I reuse my own text from one review to the next. I will now produce a version 2 of my recent paper 1701.01840 in which I reference my own previous review, the original source of the repeat paragraphs. I probably used the same text in an even earlier review article. All of these reviews are conference proceedings.

    I don’t like to post this, but I must protect my reputation.

    The issue has also been investigated by the arXiv team who wrote the following to Professor Freese:

    After examining your overlap claim, we have removed the overlap notice from arXiv:1701.01840, and applied it to arXiv:1010.2642. We apologize for the inconvenience.

    It is now very clear that Professor Freese is not the one guilty of plagiarism.

    • telescoper Says:

      It also appears that Professor Riotto has now modified his paper to include a reference to Professor Freese’s earlier paper.

      • To whit: “This section is taken verbatim from Freese [20]”. This is no longer plagiarism, but still appears to be copyright infringement and, well, rude.

      • telescoper Says:

        Yes, I saw that. It’s hardly a satisfactory response.

      • Revising the paper to remove the plagiarism now would probably be worse; people would notice it only by comparing with the previous version, unless this were mentioned in the abstract. Now, anyone reading the paper (not that likely for an old conference paper; probably this discussion has provoked more reads than in the last 5 years) will see “copied verbatim”. At least it now says so in the paper, and people reading it can draw their conclusions. It is rare to say “copied verbatim”, so there is really little need for interpretation. It would have been better to mention the reason for the added reference in the abstract. (I know of another case where a complaint led to a replacement, but the abstract just says “reference added”, rather than saying why (it changed an important claim in the paper). Who will read the new version based on “reference added”? This means to set the record straight, one has to write a new paper saying what the paper in question got wrong and why the reference was added. More about this anon.)

    • I’m glad that it got cleared up! To be fair, I wrote: “A variant of the common-source scenario is that Riotto got his text from an even earlier text from Freese (bad) while Freese merely re-used her own text (OK).”

      I think it is perfectly acceptable to re-use one’s own text, especially in review articles for conferences. I have done so myself.

      Maybe this will lead to arXiv fine-tuning their automatic plagiarism-detection mechanism. As mentioned, though, a preview function might lead to plagiarists altering the copied text just enough that it is no longer detected. I suggest that authors check their submission and complain to arXiv if there is an unjust accusation.

      Considering that Freese’s earlier paper is on the arXiv, it is disturbing that it was not checked by the automatic mechanism. I have seen notices that a text has overlap with texts by the same author, so in principle one’s own papers are checked as well. The mechanism should have found both earlier instances of the text, and plagiarism warning should have gone to Riotto’s article. I don’t think that the mechanism around back when that article was posted. Perhaps arXiv should go through their, errm, archive and check “historical” papers for plagiarism.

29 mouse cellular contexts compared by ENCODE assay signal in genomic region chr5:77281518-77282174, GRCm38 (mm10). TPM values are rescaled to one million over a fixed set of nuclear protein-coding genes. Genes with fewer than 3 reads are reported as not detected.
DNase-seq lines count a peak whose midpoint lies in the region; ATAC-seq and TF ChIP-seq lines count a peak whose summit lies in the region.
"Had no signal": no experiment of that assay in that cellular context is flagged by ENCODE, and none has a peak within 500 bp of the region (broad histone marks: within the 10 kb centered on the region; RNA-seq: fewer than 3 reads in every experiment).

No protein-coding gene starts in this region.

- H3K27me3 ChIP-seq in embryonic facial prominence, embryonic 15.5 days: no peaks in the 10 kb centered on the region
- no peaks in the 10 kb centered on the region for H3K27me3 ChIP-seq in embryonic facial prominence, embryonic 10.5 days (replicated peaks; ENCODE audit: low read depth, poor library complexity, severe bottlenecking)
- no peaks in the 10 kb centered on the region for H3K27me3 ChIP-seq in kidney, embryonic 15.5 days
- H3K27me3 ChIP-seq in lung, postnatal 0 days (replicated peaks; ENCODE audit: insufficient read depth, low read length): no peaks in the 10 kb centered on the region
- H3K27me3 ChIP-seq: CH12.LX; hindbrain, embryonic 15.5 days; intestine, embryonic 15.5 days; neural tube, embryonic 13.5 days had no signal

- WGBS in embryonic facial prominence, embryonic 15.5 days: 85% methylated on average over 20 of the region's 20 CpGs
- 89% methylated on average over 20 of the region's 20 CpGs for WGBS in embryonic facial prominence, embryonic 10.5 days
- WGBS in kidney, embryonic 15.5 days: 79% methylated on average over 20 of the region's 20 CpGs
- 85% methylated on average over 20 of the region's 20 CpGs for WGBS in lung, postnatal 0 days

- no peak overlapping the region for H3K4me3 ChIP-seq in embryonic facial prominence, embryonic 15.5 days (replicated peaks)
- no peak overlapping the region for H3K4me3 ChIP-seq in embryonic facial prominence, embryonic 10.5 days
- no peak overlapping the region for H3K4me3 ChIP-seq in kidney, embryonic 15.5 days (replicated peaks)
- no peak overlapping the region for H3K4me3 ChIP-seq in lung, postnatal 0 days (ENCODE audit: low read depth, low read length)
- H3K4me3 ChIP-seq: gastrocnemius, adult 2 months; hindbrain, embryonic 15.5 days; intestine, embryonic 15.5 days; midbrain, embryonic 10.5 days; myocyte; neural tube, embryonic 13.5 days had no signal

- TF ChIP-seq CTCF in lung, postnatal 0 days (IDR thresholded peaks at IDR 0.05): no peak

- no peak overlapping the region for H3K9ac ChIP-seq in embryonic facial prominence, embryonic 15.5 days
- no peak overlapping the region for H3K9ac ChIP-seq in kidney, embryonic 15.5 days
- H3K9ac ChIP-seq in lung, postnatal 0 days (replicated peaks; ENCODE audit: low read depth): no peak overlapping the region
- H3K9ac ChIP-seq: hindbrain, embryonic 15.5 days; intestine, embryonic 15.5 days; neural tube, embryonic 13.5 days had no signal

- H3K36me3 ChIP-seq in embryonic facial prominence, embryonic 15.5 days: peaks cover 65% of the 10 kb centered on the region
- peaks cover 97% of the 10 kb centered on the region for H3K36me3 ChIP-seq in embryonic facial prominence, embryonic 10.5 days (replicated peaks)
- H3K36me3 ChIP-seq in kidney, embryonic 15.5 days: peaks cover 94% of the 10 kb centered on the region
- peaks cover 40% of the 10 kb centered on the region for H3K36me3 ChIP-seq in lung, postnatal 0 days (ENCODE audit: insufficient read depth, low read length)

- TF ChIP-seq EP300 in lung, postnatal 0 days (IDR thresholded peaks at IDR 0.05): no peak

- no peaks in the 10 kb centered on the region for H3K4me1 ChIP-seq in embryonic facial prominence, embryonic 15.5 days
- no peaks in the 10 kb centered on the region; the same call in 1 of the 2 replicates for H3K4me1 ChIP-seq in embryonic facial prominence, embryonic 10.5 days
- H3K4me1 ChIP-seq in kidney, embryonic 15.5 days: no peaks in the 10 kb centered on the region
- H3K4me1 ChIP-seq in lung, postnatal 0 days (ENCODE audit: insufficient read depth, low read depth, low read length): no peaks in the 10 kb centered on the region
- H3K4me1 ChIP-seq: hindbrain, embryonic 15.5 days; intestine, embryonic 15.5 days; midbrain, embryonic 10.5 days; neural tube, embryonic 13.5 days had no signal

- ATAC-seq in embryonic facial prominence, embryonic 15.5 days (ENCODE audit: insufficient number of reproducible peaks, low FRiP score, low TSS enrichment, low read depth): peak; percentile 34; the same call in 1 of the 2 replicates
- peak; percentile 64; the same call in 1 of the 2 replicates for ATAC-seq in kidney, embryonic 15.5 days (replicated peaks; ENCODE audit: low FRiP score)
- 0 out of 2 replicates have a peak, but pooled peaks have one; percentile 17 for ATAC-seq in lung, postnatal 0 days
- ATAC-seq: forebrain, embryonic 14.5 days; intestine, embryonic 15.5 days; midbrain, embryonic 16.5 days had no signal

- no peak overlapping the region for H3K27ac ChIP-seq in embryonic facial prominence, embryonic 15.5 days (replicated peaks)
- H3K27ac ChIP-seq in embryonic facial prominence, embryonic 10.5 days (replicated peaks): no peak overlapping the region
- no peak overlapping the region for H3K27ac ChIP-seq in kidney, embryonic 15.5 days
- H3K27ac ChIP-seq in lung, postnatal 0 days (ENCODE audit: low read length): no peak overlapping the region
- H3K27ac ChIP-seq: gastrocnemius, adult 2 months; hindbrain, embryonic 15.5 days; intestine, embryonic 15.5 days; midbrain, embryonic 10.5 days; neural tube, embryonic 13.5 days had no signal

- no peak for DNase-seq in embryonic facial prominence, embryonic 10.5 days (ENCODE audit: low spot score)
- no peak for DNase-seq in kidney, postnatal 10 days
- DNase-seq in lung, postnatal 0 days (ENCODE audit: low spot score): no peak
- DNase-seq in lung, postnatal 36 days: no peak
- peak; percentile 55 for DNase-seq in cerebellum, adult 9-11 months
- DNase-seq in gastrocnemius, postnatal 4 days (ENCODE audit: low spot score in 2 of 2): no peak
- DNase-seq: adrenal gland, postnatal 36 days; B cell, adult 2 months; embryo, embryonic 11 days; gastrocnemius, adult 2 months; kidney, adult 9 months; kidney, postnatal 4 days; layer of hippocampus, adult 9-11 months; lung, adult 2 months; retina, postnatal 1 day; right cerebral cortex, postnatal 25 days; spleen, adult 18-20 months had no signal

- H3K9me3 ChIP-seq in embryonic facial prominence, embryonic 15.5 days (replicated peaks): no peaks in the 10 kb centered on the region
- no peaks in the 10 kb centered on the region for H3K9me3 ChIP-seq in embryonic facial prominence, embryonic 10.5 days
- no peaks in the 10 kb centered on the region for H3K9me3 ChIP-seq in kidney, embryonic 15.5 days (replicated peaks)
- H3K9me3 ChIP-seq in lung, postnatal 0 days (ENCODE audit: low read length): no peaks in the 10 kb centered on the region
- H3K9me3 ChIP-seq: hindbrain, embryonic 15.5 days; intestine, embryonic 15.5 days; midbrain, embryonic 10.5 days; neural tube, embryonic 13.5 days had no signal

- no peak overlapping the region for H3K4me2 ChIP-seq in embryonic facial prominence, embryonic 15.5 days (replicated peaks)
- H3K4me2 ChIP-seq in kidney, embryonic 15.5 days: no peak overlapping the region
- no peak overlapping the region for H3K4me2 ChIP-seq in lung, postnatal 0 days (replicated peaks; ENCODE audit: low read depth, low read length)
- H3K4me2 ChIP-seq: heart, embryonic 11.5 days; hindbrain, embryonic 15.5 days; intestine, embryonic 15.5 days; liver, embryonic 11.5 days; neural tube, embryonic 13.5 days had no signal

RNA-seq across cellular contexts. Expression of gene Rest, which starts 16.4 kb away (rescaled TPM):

How can one check for plagiarism without allowing mistakes to creep in (as in this case) without a preview function allowing plagiarists to fine-tune it away? Perhaps best would be not to post such notices at all. Rather, if the detection finds something, the paper should be put on hold (there is already a mechanism for this), arXiv should contact the authors, and if a convincing defense (such as the one by Freese in this case) is not presented, then the author should be banned. The question is whether banned immediately forever, or some “three strikes and your out” policy, or banned for a certain time. (Banning the paper in question wouldn’t work since it could be recycled into another submission.)

  8. Even in Riotto’s Introduction, he manages to sleight Freese by omitting her input saying, “Since these lectures were delivered at a school, we shall not provide an exhaustive list of references to original material, but refer to several basic cosmology books and reviews where students can find the references to the original material [1–8],” again excluding her contribution to his paper even in his updated mea culpa version.

    • At least in textbooks I think it is OK to omit citations in the text and even not to include all original sources in the references, but rather just a few important ones and reviews and so on which do contain exhaustive references to the original literature. Conference proceedings are often limited in page numbers, and if the arXiv version is to match the published one, exhaustive references might lead to too little text. (I have a conference proceeding with a long author list and, as only one page was allowed (it was a poster), the printed version contains just the title block and a (now defunct) URL to an online copy of the poster! (The poster is still available online, but I can’t update the link in the paper proceedings.))

      At the same time, copying something verbatim, or even almost verbatim, is not acceptable, and if one makes substantial use of another paper, one should cite that paper even if one does not cite all sources.